Wednesday, March 25, 2009

Earth Hour

What is Earth Hour

Earth Hour
is an annual international event created by the WWF (World Wide Fund for Nature/World Wildlife Fund), held on the last Saturday of March, that asks households and businesses to turn off their non-essential lights and electrical appliances for one hour to raise awareness towards the need to take action on climate change. It was pioneered by WWF Australia and the Sydney Morning Herald in 2007,[1] and achieved worldwide participation in 2008.

Earth Hour will next take place on Saturday, March 28, 2009 at 8:30 - 9:30 pm, local time.

Why Should I Vote Earth?

This year, Earth Hour has been transformed into the world’s first global election, between Earth and global warming. For the first time in history, people of all ages, nationalities, race and background have the opportunity to use their light switch as their vote – Switching off your lights is a vote for Earth, or leaving them on is a vote for global warming. WWF are urging the world to VOTE EARTH and reach the target of 1 billion votes, which will be presented to world leaders at the Global Climate Change Conference in Copenhagen 2009. This meeting will determine official government policies to take action against global warming, which will replace the Kyoto Protocol. It is the chance for the people of the world to make their voice heard.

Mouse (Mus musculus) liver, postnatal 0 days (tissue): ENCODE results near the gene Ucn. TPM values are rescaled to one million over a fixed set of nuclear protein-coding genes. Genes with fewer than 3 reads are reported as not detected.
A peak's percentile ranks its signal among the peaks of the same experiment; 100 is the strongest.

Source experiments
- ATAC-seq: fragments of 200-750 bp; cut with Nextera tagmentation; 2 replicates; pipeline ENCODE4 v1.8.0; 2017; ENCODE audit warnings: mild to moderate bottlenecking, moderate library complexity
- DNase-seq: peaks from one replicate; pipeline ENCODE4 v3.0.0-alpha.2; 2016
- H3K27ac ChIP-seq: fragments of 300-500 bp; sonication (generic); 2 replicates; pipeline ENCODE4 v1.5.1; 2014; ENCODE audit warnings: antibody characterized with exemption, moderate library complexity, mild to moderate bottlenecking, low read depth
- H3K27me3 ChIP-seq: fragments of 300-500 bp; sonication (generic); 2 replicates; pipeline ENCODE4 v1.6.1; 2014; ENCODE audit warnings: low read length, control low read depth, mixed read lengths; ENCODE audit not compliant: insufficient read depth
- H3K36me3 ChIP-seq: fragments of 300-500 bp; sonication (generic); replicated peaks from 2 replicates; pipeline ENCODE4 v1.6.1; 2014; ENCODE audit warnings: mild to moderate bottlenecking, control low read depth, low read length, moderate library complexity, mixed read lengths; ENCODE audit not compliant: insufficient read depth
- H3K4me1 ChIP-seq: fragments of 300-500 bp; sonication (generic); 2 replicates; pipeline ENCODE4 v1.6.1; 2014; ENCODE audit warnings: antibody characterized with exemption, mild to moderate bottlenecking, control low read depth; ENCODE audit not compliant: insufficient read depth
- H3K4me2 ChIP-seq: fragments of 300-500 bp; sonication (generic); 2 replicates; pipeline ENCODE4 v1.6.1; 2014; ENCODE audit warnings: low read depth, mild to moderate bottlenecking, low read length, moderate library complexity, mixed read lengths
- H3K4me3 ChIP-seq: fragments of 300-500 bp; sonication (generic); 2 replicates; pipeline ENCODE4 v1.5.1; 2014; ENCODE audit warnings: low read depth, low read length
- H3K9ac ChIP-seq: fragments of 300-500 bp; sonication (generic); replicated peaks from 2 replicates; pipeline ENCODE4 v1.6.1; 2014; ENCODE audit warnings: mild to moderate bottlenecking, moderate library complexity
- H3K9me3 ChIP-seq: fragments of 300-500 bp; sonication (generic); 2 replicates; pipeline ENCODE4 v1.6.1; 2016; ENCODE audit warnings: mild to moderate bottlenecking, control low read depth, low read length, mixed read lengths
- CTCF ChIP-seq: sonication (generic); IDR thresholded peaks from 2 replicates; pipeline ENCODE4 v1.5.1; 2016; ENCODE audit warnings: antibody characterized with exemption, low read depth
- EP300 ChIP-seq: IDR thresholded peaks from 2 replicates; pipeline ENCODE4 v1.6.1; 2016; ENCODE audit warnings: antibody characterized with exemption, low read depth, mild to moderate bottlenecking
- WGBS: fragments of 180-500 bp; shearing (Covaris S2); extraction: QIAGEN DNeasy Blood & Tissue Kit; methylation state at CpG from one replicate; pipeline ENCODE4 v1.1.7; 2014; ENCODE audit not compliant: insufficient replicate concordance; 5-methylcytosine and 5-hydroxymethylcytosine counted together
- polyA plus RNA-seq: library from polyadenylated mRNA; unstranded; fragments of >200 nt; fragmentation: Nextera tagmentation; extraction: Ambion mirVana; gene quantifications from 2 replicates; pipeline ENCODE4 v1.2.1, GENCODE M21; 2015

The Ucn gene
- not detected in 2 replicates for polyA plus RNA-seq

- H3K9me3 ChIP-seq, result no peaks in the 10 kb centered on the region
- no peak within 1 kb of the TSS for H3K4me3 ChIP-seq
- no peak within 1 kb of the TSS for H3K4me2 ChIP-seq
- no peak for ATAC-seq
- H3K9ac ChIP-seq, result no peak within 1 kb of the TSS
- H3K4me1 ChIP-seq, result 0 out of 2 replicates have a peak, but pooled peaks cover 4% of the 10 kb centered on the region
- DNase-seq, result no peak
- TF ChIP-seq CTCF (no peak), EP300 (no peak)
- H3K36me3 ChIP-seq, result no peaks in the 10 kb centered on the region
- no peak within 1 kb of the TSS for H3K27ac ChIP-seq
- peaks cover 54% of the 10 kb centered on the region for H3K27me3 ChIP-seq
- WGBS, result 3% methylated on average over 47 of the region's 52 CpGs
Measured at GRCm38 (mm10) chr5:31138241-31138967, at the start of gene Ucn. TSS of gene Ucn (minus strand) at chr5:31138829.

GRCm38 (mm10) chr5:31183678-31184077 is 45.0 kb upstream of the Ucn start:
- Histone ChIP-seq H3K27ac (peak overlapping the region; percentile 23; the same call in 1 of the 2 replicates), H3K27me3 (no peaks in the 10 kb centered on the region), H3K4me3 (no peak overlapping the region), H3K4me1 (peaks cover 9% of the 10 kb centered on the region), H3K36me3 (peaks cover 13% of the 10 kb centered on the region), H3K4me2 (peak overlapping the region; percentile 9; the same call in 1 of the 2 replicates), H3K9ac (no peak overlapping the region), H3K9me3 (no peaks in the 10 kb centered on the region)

Earth Hour began in Sydney in 2007, when 2.2 million homes and businesses switched off their lights for one hour. In 2008 the message had grown into a global sustainability movement, with 50 million people switching off their lights. Global landmarks such as the Golden Gate Bridge in San Francisco, Rome’s Colosseum, the Sydney Opera House and the Coca Cola billboard in Times Square all stood in darkness.

In 2009, Earth Hour is being taken to the next level, with the goal of 1 billion people switching off their lights as part of a global vote. Unlike any election in history, it is not about what country you’re from, but instead, what planet you’re from. VOTE EARTH is a global call to action for every individual, every business, and every community. A call to stand up and take control over the future of our planet. Over 74 countries and territories have pledged their support to VOTE EARTH during Earth Hour 2009, and this number is growing everyday.

We all have a vote, and every single vote counts. Together we can take control of the future of our planet, for future generations.

Celebrating Earth Hour as a Family

But as much as Earth Hour is a global event, it is also an event for the family. Here are 11 ways to get kids involved and engaged year-round in climate change:

  1. Make a plan: Use this year’s Earth Hour to discuss what your family can do year-round to take action for the planet, like turning off the lights when no one is in the room and using cold water to wash your clothes. Engage your children in conversation and have them come up with their own ways to save energy, limit waste and make a positive impact on the environment. For ideas visit